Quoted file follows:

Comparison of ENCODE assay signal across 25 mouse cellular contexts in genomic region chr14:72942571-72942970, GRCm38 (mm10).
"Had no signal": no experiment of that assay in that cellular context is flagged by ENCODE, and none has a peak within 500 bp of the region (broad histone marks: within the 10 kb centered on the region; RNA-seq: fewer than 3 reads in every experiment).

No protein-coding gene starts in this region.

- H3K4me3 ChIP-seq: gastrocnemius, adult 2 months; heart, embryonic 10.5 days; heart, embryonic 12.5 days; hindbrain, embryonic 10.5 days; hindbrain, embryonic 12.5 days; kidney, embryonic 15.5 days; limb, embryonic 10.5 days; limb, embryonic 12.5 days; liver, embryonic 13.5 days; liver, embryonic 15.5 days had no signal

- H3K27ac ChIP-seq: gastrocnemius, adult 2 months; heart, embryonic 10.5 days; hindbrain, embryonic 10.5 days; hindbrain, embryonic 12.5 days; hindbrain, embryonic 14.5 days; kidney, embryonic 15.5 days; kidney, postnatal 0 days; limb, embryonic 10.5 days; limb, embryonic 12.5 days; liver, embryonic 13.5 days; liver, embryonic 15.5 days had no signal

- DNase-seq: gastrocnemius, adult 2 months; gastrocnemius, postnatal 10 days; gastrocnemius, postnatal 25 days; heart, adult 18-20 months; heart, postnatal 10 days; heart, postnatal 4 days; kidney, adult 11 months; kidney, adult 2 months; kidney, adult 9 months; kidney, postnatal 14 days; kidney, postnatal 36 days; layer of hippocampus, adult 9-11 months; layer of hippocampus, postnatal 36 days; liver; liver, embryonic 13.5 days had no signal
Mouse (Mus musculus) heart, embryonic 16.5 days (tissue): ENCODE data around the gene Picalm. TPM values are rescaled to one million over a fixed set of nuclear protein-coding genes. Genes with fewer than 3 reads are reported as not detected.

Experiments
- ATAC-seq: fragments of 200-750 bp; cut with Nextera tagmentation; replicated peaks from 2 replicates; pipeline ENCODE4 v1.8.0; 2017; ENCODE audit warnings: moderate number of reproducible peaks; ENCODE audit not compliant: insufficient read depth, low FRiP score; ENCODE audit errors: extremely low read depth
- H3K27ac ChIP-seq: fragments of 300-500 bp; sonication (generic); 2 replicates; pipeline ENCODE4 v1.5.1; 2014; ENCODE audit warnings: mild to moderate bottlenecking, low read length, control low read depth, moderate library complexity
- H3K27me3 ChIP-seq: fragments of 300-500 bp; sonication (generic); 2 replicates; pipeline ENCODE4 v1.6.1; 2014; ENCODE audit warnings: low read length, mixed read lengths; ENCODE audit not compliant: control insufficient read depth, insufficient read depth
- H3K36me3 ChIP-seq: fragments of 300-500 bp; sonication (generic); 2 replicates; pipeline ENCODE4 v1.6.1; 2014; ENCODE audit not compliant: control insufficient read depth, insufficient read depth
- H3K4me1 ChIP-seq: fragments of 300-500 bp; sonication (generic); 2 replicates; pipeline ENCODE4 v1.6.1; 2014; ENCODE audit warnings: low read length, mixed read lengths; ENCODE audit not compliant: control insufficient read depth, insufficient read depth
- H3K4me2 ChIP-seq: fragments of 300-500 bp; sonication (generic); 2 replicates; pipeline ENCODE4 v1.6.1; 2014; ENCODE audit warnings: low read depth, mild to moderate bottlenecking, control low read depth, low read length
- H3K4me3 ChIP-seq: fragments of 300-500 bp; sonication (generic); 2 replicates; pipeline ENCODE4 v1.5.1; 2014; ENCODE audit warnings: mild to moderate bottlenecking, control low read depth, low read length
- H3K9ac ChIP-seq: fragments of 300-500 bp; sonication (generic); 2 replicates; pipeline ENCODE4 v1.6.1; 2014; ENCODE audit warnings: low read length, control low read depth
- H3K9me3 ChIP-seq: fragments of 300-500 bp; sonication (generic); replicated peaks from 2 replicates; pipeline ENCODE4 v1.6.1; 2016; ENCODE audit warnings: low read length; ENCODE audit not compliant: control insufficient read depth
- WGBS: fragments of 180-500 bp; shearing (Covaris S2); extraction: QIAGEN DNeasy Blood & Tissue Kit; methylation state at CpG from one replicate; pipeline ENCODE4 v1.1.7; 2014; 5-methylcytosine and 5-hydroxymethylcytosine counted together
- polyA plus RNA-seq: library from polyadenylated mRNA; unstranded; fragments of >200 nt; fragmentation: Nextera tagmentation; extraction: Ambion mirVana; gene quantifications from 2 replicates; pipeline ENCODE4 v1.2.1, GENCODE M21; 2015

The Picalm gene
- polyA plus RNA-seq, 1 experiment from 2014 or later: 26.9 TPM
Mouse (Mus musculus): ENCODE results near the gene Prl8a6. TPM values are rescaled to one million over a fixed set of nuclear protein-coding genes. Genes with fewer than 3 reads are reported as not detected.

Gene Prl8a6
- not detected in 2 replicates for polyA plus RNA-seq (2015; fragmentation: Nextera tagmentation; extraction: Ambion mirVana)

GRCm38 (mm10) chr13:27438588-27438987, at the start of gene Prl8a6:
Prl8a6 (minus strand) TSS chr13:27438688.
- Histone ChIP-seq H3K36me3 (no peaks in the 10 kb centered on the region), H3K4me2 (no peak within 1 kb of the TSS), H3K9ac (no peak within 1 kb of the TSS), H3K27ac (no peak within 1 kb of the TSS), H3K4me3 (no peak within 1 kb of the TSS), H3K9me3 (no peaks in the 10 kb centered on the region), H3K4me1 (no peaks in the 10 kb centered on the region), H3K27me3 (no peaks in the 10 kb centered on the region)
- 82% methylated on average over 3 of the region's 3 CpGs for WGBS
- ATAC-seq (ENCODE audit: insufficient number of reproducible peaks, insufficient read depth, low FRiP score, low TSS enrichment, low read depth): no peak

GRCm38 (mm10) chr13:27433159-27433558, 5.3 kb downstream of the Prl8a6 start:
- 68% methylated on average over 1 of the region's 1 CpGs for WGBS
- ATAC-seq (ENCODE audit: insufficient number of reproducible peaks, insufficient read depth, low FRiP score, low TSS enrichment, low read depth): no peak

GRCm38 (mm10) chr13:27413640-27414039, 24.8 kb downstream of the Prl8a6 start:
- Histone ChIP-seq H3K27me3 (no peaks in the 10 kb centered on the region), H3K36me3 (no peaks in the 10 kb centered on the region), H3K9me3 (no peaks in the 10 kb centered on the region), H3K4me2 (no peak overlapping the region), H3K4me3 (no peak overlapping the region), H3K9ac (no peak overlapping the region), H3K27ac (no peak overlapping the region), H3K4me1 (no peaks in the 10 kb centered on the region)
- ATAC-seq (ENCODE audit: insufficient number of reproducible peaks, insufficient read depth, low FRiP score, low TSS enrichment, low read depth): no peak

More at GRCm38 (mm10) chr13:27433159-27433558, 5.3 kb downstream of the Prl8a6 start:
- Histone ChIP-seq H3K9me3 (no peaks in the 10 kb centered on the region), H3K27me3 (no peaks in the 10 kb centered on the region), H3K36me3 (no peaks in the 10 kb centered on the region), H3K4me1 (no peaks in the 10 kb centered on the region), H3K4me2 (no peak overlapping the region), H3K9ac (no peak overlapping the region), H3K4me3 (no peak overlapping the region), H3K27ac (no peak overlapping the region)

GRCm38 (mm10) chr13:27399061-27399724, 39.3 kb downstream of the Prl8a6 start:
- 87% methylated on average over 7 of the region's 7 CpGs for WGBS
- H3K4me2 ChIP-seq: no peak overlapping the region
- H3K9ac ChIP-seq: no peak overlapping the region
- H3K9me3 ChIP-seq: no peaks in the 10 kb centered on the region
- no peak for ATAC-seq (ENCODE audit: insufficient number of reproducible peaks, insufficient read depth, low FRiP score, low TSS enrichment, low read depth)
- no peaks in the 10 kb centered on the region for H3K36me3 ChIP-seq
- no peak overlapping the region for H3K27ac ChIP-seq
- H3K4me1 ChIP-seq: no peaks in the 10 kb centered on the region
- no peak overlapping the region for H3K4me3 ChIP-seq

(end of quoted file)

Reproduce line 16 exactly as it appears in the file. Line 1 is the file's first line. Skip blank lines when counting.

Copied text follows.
- H3K9ac ChIP-seq: fragments of 300-500 bp; sonication (generic); 2 replicates; pipeline ENCODE4 v1.6.1; 2014; ENCODE audit warnings: low read length, control low read depth